If you have a baby or toddler or are planning to have a baby, this post is for you. I’ve been running a fun, real-life, real-time experiment on how hard it is to get ahead if you have below-average money and little status.
In 2017, we ended up applying to three preschools that accepted toddlers as early as two for the 2019/2020 school year. We then applied to five more preschools between SF and Honolulu that accepted toddlers after three for 2020/2021. We didn’t know what we were doing so we decided to play it safe.
Private schools are always stressing diversity and inclusion. Unfortunately, diversity and inclusion are theoretical goals made difficult to achieve because they are stymied by deep-rooted admission practices such as legacy admissions, bribery, and quid-pro-quo legal donations.
Applying To School Without Money, Status, Or Connections
To see if our diversity experiment would work, here’s what we did:
1) On the part of the application where it asked for the parent’s occupation, I wrote “writer and high school tennis coach” and my wife wrote, “stay at home parent/writer.”
According to the Bureau of Labor Statistics, the median income for a writer is roughly $62,000. An assistant high school tennis coach makes roughly $1,100 a month during the three or four-month long season.
In other words, my occupation put me at roughly 30% below the median household income for San Francisco. Further, a ~$65,000 income is not enough to comfortably afford the median rent in San Francisco either, based on spending no more than 30% of your gross income.
I figured perhaps these harder to get into preschools would be happy to take parents who weren’t all techies, bankers, venture capitalists, lawyers, and doctors.
2) We knew parents and people on the boards at preschool 1 and preschool 2. Despite our connections, we didn’t name drop and just left the section where it asked who we knew, blank.
3) We tried to make our application as strong as possible in other ways. We emphasized our flexible schedules and our ability to volunteer a lot in the community. We mentioned how we would help build out their respective websites with content about the school when they asked.
How Did We Do?
We got rejected by preschool 1, a preschool located about a 17-minute drive away from our home. We liked the school because of the campus and the proximity to my tennis club. The people were nice, but we simply had no in. The admissions director said there were 80 applicants for 1 non-sibling spot.
Given I only visited the campus once, didn’t have a referral letter, and so much time had passed between application and rejection, the rejection didn’t sting at all. The admissions officer reached out to explain the situation about the number of applicants, and that if we wanted to stay on the wait-list, we would be at the top. I’m sure he said this to many parents.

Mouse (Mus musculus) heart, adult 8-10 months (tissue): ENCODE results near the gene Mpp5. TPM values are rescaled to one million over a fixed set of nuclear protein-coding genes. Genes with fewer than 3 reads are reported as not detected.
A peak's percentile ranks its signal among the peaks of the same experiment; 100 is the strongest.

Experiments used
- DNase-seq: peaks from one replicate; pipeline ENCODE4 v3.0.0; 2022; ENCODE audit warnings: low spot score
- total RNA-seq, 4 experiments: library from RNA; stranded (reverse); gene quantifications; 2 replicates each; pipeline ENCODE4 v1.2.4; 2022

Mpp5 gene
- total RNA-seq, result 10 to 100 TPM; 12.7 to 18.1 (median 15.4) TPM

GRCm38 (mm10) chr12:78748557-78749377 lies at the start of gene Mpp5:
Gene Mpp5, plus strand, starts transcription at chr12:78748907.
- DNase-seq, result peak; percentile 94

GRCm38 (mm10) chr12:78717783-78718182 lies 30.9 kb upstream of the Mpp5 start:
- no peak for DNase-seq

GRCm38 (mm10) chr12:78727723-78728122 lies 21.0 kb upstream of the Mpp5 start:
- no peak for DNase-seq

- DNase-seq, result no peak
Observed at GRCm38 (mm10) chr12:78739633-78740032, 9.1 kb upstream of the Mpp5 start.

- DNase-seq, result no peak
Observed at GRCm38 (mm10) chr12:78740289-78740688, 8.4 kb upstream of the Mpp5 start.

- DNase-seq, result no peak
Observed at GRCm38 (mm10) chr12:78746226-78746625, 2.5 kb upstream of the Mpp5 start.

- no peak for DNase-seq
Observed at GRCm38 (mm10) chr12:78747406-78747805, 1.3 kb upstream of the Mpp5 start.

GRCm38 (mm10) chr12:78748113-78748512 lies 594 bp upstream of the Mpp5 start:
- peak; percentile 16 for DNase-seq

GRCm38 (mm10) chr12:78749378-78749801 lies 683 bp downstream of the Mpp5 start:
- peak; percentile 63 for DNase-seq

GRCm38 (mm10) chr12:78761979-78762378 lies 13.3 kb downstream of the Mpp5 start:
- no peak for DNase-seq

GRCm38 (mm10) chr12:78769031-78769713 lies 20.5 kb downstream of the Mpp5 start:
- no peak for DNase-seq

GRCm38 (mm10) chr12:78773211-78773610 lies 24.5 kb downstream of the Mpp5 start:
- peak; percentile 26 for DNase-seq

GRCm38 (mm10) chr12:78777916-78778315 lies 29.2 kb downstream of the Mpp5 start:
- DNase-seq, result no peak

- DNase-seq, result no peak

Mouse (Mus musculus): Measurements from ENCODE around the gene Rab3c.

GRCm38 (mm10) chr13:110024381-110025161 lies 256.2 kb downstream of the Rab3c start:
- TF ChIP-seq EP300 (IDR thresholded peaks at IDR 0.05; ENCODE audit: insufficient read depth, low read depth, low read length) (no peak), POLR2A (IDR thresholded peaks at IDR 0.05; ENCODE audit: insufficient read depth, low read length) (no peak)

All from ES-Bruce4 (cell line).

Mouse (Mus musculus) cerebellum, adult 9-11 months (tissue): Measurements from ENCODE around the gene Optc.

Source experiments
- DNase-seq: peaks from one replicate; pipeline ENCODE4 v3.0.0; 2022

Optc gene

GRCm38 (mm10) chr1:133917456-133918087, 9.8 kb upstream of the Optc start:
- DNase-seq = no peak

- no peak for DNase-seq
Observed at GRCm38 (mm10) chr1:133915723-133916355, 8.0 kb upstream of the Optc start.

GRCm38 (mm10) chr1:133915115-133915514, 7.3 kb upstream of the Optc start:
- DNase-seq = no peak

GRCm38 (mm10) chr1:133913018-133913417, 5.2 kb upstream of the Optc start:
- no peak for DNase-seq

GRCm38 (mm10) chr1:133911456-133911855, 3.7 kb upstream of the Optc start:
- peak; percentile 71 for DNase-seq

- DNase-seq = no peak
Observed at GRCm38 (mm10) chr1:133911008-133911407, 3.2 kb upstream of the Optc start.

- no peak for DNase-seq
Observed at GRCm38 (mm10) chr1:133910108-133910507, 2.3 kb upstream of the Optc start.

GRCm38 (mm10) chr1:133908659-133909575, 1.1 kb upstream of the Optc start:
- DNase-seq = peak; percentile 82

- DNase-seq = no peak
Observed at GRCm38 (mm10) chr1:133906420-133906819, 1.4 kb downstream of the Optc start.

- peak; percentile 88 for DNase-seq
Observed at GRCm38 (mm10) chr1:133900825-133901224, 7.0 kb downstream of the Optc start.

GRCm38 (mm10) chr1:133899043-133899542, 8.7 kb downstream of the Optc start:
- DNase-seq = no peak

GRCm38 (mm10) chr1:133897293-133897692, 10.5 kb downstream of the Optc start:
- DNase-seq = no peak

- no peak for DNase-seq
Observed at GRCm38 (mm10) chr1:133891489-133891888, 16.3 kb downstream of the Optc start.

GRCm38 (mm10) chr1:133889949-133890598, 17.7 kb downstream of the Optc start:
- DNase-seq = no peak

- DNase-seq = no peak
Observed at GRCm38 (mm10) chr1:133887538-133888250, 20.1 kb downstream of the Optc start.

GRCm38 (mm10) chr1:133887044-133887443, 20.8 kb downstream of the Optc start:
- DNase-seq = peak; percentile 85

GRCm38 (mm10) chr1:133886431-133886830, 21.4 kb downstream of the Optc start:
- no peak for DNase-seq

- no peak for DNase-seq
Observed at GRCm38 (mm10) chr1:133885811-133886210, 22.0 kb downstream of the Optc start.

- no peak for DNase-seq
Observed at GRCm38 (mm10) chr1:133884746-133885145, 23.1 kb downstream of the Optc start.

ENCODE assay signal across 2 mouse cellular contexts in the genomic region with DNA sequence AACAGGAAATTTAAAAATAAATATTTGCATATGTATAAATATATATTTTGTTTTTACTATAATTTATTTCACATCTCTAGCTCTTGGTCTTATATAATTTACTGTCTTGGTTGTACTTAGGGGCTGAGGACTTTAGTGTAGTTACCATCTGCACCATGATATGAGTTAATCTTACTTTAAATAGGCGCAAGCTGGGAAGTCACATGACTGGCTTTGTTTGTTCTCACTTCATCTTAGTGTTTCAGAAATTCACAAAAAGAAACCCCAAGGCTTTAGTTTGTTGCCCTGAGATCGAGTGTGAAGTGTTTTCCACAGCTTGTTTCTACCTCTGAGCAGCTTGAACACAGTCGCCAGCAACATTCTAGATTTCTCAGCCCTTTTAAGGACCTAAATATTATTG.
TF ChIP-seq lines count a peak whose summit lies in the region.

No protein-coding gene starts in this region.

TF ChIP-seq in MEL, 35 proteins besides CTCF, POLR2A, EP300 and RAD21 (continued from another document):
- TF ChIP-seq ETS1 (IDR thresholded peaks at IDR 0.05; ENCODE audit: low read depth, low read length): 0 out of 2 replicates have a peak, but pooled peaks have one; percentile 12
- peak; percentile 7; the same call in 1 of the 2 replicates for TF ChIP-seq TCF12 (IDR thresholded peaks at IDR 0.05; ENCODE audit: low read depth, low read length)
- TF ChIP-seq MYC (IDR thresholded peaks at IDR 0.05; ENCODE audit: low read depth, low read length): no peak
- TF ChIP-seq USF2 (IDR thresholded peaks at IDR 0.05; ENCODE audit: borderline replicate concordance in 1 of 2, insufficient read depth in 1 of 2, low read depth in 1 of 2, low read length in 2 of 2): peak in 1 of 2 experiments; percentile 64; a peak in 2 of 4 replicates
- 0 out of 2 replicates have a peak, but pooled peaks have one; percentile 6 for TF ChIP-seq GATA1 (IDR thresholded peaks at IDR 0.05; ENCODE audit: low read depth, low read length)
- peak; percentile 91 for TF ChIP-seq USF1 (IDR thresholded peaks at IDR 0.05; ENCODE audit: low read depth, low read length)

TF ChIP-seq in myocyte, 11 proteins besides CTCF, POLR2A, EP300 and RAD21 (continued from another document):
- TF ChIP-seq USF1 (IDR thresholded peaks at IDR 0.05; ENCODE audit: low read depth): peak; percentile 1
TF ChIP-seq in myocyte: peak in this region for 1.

We also got rejected by preschool 2, a Mandarin-immersion school about a 25-minute drive away. My dad thought we were crazy to apply to a preschool so far away. But we applied anyway despite the distance and the $32,000 a year in tuition because we value language.
Despite the distance, cost, homogeneity of socioeconomic backgrounds, the poor surrounding location, and a seemingly greater focus on running a business than a preschool, this rejection stung. We visited the school twice; I thought I had a good interview; we even had a playdate.
Their rejection hurt because they had wasted so much of our time and didn’t reach out personally about the rejection like the admissions director at preschool 1 had done. Instead, the school sent out a blast e-mail and that was it. For the $100 application fee, at least they could have sent out something with a more personal touch.
Because of these rejections, I decided to investigate and try to understand why we failed in order to help other parents or parents-to-be better prepare for the preschool/grade school admissions process.
Make no mistake about it, when it comes to private preschool, elementary, and middle schools, the school is interviewing both the parents and the child.
In the end, we were not good enough for preschool 2. From the board member and a couple of private grade-school parents, here are some reasons why.
Getting In Is All About Money And Status
When I shared with the board member at preschool 2 what I had done, he was flummoxed.
The board member asked, “Why didn’t you come to me for help? I would have put in a good word. Also, given we are finishing up a multi-million dollar campus expansion, we are in heavy fundraising mode. We need families who have the financial means to pay not only the $31,240/year in tuition, but also donate $5,000 on average per year.”
I already knew preschool 2 was heavily fundraising because there was a huge banner right in the entrance that said something like, “Help us raise $1,000,000 for our school expansion!” It turned me off each time I went because it felt like I was going to a fundraiser instead of to a school.
The board member continued, “If preschool Y is expecting a parent to pay $36,000 a year in tuition and donations after-tax, they would naturally be disinclined to admit a kid whose parents might only make $45,000 a year after-tax.”
“Even if you don’t apply for financial aid initially, based on history, there is a high probability you eventually will. Given you are not an underrepresented minority, your minority status does not help diversify the school base.” he went on.
“Further, what happens when you decide to have another kid? There’s no way you can afford $72,000 a year in after-tax tuition alone compared to the parents who make $400,000+ a year. Schools such as ours want well-to-do parents who will provide a pipeline of continuous income for hopefully at least a decade. From a business perspective, a family with a trophy kid (4th kid) is much more attractive than a family with only one kid.”
All of what my friend said made sense. I just didn’t want to face the truth, especially due to the ongoing college bribery scandal and the Harvard discrimination lawsuit that has kept me perpetually perplexed about the private school system.